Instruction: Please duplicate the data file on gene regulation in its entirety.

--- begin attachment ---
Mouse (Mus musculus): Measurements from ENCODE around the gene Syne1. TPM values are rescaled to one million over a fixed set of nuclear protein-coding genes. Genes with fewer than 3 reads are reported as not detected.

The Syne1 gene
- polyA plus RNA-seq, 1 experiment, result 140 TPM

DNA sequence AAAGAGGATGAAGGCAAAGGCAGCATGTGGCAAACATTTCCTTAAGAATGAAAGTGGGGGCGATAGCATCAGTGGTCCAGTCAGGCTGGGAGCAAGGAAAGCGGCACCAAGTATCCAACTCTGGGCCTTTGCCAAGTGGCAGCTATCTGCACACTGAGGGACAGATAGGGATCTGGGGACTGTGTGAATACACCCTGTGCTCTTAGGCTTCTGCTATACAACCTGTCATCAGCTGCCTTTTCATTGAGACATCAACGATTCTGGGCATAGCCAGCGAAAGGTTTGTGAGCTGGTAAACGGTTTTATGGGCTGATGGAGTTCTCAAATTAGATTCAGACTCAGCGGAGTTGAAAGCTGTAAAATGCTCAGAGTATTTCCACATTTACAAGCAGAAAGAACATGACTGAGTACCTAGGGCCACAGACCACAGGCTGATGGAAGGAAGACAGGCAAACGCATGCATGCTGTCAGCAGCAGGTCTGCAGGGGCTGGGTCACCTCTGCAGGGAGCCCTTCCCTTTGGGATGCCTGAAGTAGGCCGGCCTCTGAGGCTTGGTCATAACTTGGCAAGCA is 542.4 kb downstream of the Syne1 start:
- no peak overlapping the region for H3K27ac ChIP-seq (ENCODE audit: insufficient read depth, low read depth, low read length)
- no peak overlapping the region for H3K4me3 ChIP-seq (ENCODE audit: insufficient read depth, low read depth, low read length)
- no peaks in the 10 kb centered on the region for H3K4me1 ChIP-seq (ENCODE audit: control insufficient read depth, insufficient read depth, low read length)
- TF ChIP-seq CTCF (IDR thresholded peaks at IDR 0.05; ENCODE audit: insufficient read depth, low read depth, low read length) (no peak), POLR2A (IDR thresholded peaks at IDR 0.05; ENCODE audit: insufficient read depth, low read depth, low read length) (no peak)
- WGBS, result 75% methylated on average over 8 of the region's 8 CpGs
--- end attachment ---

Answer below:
Mouse (Mus musculus): Measurements from ENCODE around the gene Syne1. TPM values are rescaled to one million over a fixed set of nuclear protein-coding genes. Genes with fewer than 3 reads are reported as not detected.

The Syne1 gene
- polyA plus RNA-seq, 1 experiment, result 140 TPM

DNA sequence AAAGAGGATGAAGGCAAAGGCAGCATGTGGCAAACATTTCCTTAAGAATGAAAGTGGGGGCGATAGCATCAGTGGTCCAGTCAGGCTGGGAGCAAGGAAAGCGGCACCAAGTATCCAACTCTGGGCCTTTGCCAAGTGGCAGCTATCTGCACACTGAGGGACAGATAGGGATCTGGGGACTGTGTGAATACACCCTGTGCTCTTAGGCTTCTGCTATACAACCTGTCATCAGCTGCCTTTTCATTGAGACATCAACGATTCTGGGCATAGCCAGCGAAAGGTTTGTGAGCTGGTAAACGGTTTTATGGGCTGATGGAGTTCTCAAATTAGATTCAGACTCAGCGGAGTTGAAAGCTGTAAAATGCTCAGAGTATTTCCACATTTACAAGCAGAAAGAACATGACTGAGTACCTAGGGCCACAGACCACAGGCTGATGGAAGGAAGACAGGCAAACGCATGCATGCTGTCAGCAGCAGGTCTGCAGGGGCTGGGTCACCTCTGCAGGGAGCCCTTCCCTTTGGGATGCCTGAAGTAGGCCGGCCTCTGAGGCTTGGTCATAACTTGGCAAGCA is 542.4 kb downstream of the Syne1 start:
- no peak overlapping the region for H3K27ac ChIP-seq (ENCODE audit: insufficient read depth, low read depth, low read length)
- no peak overlapping the region for H3K4me3 ChIP-seq (ENCODE audit: insufficient read depth, low read depth, low read length)
- no peaks in the 10 kb centered on the region for H3K4me1 ChIP-seq (ENCODE audit: control insufficient read depth, insufficient read depth, low read length)
- TF ChIP-seq CTCF (IDR thresholded peaks at IDR 0.05; ENCODE audit: insufficient read depth, low read depth, low read length) (no peak), POLR2A (IDR thresholded peaks at IDR 0.05; ENCODE audit: insufficient read depth, low read depth, low read length) (no peak)
- WGBS, result 75% methylated on average over 8 of the region's 8 CpGs